I say “available” as if you could purchase any of them, but really they are simultaneously so hilariously out of reach and so disappointing that I feel like there has been some kind of design error. At the start of the game, you have 1000 credits and the rock bottom low-tier ship. If you strip all the equipment off, engines, shields, guns, everything, you can get that up to 3,045 credits. The first upgraded ship costs 43 credits. Oh, no, I just made another mistake. 43 thousand credits. And the ship after that is 129kc beyond the first upgrade. Each tier of vessel costs two to five times the previous tier. That’s a lot! The trade-in value of your existing vessel is essentially negligible! This punishing cost curve means that, while you’ll probably have graduated to the next system before reaching the tier-3 ship, there are three more tiers sitting there, taunting you. I’ve reached the mid-game, and only just now purchased the tier-5 ship, for 1.3 million credits!

This one cost hundreds of thousands of credits and looks kind of like a shrimp.
This one cost hundreds of thousands of credits and looks kind of like a shrimp.

You could be forgiven for imagining that these epic huge price tags would herald in commesurately epic stats, which brings me to the disappointing part. Your starting ship, the tier-1 vessel, can carry 10 cargo. Not too bad, especially since… okay.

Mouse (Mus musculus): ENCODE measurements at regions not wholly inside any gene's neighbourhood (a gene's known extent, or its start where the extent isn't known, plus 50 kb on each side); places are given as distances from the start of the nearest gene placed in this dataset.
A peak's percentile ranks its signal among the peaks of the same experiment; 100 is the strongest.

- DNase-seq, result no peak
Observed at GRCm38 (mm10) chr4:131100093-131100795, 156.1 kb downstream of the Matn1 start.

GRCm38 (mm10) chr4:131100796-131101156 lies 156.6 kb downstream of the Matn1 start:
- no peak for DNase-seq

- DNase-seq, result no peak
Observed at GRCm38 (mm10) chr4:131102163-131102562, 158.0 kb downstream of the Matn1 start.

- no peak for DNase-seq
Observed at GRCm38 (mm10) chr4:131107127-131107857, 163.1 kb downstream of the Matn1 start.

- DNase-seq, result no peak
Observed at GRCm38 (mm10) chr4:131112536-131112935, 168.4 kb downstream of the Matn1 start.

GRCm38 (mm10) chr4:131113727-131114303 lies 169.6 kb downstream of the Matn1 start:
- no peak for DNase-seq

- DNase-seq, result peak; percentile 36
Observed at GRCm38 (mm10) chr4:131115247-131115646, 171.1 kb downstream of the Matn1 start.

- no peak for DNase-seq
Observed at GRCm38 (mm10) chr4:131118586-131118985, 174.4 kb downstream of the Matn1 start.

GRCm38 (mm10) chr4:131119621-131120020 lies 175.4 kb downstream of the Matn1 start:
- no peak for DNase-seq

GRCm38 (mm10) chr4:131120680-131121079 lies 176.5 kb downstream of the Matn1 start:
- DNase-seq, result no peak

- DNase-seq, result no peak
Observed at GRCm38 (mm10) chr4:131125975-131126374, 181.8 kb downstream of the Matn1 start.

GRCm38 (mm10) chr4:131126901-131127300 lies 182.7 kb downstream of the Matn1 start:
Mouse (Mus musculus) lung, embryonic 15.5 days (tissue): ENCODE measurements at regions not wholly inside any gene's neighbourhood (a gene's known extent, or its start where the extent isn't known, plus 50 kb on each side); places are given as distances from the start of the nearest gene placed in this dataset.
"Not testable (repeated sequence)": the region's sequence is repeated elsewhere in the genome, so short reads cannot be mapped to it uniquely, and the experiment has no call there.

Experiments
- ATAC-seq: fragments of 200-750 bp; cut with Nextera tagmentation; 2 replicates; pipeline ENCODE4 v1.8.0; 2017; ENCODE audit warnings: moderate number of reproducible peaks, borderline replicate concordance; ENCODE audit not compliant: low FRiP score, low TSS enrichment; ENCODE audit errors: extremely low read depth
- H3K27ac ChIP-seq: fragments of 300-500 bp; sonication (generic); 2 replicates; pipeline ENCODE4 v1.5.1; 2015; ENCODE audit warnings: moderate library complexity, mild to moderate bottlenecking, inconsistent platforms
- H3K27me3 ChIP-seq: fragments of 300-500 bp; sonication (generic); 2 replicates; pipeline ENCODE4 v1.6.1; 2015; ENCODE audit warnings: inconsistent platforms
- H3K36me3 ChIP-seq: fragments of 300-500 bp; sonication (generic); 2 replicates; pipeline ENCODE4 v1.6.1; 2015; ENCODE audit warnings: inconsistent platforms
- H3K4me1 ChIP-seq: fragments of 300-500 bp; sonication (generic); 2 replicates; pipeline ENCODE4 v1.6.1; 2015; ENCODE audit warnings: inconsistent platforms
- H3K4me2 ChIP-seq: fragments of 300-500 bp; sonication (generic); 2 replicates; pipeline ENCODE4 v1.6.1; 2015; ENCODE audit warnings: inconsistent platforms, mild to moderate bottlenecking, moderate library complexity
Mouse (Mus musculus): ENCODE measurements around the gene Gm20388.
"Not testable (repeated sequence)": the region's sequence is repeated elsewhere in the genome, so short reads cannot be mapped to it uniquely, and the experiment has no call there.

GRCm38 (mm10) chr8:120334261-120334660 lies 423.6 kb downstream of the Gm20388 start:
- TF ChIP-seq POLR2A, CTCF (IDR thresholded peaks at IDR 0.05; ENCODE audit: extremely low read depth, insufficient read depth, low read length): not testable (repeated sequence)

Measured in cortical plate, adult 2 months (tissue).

I imagine that, on the inside, seated in the captain's chair among the high-tech consoles and glowing buttons, it smells like shrimp too.
I imagine that, on the inside, seated in the captain's chair among the high-tech consoles and glowing buttons, it smells like shrimp too.

This is one of my big gripes with this game. I started looking at all these commodities and thinking “Wow! All this stuff in the starting system! I wonder what new and exotic commodities I’ll find once I can finally afford a jump drive!” Jump drives, by the way, cost 75kc, more than double the price of an entire tier-2 ship. The equipment for the ships follows the same matterhorn-like costing curve but I’m already one digression deep. Because by the time you can afford a jump drive, or a single “Antimatter Speck”, which is a commodity for which you can see pricing at the beginning of the game, you will be very ready to travel out of the starting system and discover that these are all of the commodities in the game. Yep! No wonder of discovery! No impressive markets of exotics! Just station after station that are all sold out of Progenitor Shards, but are willing to quote you an exact price that they would be willing to sell one to you for if they ever got their hands on one.

You wouldn’t think, with aliens just everywhere, that alien artifacts would be so difficult to come by.
You wouldn’t think, with aliens just everywhere, that alien artifacts would be so difficult to come by.